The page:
6. Testing or examination material used solely to determine individual qualifications for appointment or promotion in the Federal Service, but only to the extent that the disclosure of such material would compromise the objectivity or fairness of the testing or examination process.
  7. Evaluation material used to determine potential for promotion in the armed services, but only to the extent that the disclosure of such material would reveal the identity of a source who furnished information to the Government under an express promise that the identity of the source would be held in confidence.


File a Privacy Complaint

We take your privacy seriously, and have created a process by which you can formally file a complaint with our Chief Privacy Officer.

Privacy complaints we can help with

We accept written complaints about:

  • How the PEACE CORPS collects or uses personal information;
  • How, when, and with whom the PEACE CORPS shares personal information;
  • The type(s) and/or amount of personal information the PEACE CORPS collects; and
  • Any other concern(s) you may have about how the PEACE CORPS handles personal information and/or its impact(s) on personal privacy.

Complaints about the privacy of a business entity, a corporation, or any entity other than a person are not covered by our privacy complaint procedures.

Please keep in mind that Privacy Act requests for access, amendment, or correction are not privacy complaints – filing a complaint does not negate or replace your right to seek judicial relief under the Privacy Act or other federal laws for violations of individual privacy rights.

Submit a privacy complaint

To submit a complaint, you can write a letter that includes:

  • Your name
  • A summary of your complaint or a written description of the specific circumstances
  • A summary of other steps taken, if any, by you or the PEACE CORPS to resolve this complaint
  • A preferred method of contact about your complaint – a mailing address, telephone number, email address or fax number

Send us the letter by email ([email protected]) or regular mail:

Peace Corps
Attention: Privacy Officer
1111 20th St., N.W.
Washington, DC 20526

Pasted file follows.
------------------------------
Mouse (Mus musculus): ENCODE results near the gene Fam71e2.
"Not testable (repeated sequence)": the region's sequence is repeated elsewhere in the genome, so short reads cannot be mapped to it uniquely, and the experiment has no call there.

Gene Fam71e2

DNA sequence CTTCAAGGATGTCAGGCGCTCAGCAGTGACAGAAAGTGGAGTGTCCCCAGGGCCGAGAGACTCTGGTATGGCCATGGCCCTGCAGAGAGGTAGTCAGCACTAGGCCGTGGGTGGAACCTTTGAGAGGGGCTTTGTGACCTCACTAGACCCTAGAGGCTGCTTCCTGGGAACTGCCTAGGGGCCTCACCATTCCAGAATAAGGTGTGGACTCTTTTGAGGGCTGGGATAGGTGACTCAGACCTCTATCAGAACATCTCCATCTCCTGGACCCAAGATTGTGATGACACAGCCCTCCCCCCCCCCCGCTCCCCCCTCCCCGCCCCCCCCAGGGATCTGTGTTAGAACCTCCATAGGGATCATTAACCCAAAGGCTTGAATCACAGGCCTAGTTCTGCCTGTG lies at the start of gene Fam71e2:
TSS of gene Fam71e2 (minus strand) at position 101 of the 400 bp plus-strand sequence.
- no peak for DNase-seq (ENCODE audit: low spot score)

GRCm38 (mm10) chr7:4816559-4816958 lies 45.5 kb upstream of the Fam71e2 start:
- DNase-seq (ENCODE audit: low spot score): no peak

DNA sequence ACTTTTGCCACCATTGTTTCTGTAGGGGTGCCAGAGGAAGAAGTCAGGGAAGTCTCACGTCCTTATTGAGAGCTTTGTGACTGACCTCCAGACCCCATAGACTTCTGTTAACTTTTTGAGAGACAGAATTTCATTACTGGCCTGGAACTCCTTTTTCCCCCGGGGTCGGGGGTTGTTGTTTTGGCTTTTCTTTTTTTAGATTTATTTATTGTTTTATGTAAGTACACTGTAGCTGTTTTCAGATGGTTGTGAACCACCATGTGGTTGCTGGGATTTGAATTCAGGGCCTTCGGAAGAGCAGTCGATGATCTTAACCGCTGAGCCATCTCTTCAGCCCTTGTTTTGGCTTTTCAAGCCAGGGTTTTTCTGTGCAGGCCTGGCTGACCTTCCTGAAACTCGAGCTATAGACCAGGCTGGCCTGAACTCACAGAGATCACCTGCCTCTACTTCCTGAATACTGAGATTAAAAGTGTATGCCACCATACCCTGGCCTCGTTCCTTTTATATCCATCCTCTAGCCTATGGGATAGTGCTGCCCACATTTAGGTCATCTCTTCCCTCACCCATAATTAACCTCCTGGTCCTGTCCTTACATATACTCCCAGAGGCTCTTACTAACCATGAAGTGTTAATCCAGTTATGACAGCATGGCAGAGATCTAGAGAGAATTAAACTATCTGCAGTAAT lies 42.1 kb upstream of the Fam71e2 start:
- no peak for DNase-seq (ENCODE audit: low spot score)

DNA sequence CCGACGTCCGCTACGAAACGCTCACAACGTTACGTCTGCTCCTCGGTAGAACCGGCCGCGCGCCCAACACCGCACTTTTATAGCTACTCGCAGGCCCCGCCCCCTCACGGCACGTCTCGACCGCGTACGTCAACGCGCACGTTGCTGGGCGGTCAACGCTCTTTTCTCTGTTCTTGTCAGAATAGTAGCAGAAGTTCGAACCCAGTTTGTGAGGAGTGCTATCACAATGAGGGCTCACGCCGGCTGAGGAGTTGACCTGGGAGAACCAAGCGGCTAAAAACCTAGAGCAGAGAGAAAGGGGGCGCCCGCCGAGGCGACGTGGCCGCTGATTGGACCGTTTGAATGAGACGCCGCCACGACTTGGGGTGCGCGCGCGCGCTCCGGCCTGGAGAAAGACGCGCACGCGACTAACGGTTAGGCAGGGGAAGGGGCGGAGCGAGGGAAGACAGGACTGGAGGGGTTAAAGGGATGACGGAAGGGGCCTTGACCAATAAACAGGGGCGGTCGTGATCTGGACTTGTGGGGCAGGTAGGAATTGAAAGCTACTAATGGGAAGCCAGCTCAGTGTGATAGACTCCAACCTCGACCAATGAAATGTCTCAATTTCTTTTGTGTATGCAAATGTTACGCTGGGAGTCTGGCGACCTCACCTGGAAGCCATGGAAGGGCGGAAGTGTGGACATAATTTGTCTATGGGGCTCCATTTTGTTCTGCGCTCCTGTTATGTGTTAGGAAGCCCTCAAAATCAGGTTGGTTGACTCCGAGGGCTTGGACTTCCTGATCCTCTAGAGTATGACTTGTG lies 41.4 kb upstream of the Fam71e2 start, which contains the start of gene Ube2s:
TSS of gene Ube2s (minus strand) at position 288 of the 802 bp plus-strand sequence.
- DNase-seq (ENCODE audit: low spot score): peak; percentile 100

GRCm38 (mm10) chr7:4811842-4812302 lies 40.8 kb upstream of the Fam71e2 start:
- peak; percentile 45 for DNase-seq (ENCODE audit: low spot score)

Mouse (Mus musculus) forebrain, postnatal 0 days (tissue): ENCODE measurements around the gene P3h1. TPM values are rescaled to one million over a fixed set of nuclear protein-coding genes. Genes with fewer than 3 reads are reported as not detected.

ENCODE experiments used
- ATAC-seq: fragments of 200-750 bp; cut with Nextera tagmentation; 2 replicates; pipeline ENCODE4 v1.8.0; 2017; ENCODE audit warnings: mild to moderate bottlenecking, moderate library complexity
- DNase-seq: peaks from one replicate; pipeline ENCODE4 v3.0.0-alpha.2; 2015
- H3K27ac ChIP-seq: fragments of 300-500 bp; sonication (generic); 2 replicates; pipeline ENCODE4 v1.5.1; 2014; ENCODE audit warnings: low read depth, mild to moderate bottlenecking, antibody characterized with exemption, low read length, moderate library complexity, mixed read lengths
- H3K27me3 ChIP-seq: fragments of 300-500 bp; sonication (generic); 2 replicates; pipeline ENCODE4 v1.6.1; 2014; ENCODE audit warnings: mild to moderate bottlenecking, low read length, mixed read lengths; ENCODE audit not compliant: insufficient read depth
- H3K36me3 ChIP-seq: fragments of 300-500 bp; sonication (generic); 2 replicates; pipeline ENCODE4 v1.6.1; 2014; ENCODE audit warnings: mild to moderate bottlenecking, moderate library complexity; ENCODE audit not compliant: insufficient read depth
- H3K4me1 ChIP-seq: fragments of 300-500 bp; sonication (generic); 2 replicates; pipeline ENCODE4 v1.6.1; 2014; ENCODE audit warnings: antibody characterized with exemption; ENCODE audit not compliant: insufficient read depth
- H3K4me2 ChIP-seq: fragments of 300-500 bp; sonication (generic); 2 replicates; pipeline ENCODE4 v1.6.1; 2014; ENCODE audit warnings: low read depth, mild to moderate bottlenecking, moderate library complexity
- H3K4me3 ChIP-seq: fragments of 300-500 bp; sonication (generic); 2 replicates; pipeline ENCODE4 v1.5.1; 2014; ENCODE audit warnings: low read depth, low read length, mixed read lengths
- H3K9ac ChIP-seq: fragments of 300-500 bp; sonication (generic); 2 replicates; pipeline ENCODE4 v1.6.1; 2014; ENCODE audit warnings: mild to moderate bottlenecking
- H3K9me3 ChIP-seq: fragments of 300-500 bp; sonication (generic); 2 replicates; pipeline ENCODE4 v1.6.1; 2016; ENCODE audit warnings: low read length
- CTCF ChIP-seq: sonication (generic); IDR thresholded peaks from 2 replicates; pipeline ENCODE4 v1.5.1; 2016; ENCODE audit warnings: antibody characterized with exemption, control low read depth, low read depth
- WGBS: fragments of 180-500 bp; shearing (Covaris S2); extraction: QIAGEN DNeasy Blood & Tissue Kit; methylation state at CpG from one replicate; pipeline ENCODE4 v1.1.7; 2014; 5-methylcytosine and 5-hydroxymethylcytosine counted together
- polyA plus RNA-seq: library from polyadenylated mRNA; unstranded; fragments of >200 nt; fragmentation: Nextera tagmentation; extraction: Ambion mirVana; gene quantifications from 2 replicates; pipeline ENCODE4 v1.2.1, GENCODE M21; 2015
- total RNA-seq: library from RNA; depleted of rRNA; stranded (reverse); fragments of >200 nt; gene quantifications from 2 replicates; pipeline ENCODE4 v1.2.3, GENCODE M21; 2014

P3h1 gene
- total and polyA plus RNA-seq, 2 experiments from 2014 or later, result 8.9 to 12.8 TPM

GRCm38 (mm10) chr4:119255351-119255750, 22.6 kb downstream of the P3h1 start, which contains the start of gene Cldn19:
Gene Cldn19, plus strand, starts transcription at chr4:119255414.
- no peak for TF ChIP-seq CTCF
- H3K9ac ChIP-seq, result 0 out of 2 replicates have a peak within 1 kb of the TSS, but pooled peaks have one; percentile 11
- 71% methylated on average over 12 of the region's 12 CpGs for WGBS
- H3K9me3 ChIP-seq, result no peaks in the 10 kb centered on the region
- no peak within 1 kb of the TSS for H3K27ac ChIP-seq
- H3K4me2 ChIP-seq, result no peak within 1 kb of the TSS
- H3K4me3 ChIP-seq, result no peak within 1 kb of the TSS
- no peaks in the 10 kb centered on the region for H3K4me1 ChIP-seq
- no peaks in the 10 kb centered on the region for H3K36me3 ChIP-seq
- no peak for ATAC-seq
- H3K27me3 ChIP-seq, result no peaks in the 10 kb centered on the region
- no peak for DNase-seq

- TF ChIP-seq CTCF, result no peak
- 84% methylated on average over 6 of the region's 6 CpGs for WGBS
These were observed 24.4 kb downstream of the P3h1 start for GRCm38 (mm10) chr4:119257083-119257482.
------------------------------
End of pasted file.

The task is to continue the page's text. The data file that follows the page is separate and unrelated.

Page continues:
Evaluation procedure

  • We will send you an acknowledgement letter within 5 business days of our receipt of your complaint.
  • We will review and categorize the complaint as: Process and procedural, redress, operational or referral (we will refer it to the right office or federal agency if we’re not the right ones to address the issue).
  • The Chief Privacy Officer will recommend any necessary actions in response to the complaint. We’ll let you know once your complaint is closed and, in general, include what, if any, action we’re taking in response to the complaint.
Our goal is to review and close complaints within 20 business days. For complaints that we’ll need more than the normal time to close, we’ll contact you to give a status update

System of Records Notices (SORNs)

Document citation System name Effective date
78 FR 25489 PC-34 - Volunteer/Trainee Sexual Misconduct Complaint Files 06/10/2013
76 FR 77575 PC-21 - Peace Corps Response Database 01/27/2012
75 FR 53000 PC-17 - Peace Corps, Volunteer Applicant and Service Records System 10/14/2010
74 FR 131 PC-33 - Consolidated Incident Reporting System (CIRS) 02/17/2009
73 FR 59685 PC-10 - Office of Private Sector Initiatives Database 11/24/2008
70 FR 57630 PC-27 - Antimalarial Tolerance Survey - Correction 10/03/2005
70 FR 55929 PC-28 - Applications for Employment 07/26/2005
69 FR 42784 PC-26 - Antimalaria Tolerance Survey 07/26/2004
67 FR 49048 PC-26 - Peace Corps Computer Systems Activity and Access Records 09/09/2002
65 FR 63641 Notice of change of effective date and additional modifications to proposed systems of records: Modify nineteen systems of records and add six new systems of records --
65 FR 53772 Notice of modifications to existing systems of records and the establishment of new systems of records: Proposal to modify nineteen systems of records and add six new systems of records 10/23/2000